Segal suggested that HR send the form out at midyear even if an employer does not conduct formal midyear reviews so the manager can give an employee notice of any decline in performance and give her or him a chance to correct it, long before the annual review rolls around. “If someone has a substantial decline in their performance during the evaluation period, then the employee should not learn of that for the first time one year later,” he said. “Waiting until the end of the year and dropping the bomb on the employee is both unfair and unwise for HR and legal reasons.”
At the same time, managers should be reminded to praise employees for any improvements made since the last review.
Managers should be encouraged to engage in two-way dialogue during the performance appraisal discussion, Segal said. “It’s a wonderful opportunity to talk to the employee about what they are doing right, what they are doing wrong, what obstacles they see and how you can help them.”
And Segal said managers should be trained to focus on the outcomes of employee efforts, rather than the methods they use to get there (unless the methods are unethical or disruptive, he noted). "Part of diversity is recognizing differences in style," he said, such as problem solving and communication styles.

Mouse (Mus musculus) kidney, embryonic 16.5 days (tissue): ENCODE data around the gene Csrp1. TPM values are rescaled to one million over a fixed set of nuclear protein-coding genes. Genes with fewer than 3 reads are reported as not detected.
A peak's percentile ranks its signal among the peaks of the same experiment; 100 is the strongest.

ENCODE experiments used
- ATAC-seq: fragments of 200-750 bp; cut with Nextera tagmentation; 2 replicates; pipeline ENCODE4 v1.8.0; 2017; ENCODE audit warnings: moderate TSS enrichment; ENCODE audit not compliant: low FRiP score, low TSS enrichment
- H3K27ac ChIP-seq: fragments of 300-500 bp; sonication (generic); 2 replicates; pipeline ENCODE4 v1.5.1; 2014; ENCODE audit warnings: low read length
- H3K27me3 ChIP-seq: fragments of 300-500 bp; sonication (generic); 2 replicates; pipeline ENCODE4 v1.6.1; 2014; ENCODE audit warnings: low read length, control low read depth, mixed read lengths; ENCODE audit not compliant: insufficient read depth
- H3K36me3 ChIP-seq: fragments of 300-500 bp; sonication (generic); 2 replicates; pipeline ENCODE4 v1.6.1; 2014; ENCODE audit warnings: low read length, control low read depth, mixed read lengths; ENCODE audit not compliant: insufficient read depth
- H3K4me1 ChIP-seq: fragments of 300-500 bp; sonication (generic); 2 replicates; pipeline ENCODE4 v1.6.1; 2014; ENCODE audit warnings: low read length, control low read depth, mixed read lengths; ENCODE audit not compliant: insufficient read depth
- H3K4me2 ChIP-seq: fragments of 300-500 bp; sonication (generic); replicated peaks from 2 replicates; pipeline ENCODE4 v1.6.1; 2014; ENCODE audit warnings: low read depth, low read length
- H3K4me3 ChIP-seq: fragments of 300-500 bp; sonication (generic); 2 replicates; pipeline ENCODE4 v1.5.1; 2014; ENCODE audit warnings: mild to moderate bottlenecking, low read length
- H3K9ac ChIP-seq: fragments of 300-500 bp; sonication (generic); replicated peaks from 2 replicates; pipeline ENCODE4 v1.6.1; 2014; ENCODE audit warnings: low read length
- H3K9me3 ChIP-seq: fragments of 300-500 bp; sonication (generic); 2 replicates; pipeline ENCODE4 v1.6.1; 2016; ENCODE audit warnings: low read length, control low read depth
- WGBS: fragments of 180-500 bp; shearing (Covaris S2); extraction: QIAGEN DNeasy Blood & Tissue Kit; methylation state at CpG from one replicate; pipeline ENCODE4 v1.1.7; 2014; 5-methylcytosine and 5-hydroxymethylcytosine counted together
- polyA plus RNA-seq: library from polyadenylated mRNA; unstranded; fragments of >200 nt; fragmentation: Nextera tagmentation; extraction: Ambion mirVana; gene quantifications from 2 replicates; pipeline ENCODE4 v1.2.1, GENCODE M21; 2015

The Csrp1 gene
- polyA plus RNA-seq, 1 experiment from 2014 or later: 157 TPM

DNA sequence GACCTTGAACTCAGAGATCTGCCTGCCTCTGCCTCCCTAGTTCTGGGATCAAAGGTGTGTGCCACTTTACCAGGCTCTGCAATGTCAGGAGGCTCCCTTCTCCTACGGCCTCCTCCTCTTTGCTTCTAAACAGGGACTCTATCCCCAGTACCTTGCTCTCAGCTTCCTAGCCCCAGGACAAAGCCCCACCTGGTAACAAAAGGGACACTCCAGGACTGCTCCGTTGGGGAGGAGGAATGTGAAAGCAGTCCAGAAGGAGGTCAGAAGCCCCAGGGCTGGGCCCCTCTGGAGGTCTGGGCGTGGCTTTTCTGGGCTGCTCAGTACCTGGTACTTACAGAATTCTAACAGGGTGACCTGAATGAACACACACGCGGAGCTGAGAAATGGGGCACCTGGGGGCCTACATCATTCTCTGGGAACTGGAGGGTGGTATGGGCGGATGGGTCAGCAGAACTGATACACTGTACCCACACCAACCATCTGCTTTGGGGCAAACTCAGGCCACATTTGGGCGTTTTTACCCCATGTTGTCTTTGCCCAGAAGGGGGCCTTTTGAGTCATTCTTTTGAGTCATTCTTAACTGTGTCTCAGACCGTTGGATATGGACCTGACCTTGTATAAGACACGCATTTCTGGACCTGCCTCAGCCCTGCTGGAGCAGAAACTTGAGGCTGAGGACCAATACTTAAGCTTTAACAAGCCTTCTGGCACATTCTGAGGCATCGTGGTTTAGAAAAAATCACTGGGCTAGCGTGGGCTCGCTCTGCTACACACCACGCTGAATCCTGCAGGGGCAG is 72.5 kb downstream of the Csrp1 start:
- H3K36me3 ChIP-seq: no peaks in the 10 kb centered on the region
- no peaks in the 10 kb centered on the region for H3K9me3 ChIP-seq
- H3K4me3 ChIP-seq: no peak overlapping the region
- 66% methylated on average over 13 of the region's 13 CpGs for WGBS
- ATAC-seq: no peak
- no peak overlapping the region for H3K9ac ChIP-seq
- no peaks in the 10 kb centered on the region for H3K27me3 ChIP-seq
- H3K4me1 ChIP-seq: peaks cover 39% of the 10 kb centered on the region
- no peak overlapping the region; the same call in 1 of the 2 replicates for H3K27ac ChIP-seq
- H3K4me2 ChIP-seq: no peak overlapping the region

“One of the most critical roles I find HR needs to play is to not accept an evaluation at face value but to push a manager to provide specific examples,” he said. “If a manager cannot provide good examples in the comfort of your office, they won’t do so good in a deposition.”
When a webcast participant asked Segal if HR should review all performance appraisals prior to employee meetings, he said, "In an ideal world, yes." But he noted that such an ideal might be difficult to achieve. As an alternative, he suggested that HR set parameters as to when a form must be reviewed, such as when an employee's rating is increased or lowered compared to a previous period, when an employee has filed a complaint, or when a manager is completing an appraisal for the first time. “Not reviewing them is dangerous; reviewing all of them may not be practical," he said. "Go for middle ground."
When Performance Leads to Discipline
Segal said it’s important to ensure that an organization's discipline process is consistent with the performance appraisal. “We shouldn’t have a tale of two cities in which the discipline process and the appraisal are separate and distinct and, in fact, at war with each other.
“Of course we’ve got to be truthful in terms of what we expect of employees and the reasons for our adverse actions," he said. "In many organizations what was good enough yesterday isn’t good enough for today and what’s good enough for today won’t be good enough for tomorrow.”
Managers shouldn’t wait until a performance appraisal to tell employees that performance expectations have changed, however. “We are raising the bar consistently and constantly, and when we do so we need to be sure we are letting employees know that,” he said.
“Treating employees with dignity and respect is a critical component of any performance management system,” Segal noted. “Even if an employee doesn’t deserve continued employment.”
Rebecca R. Hastings, SPHR, is an online editor/manager for SHRM.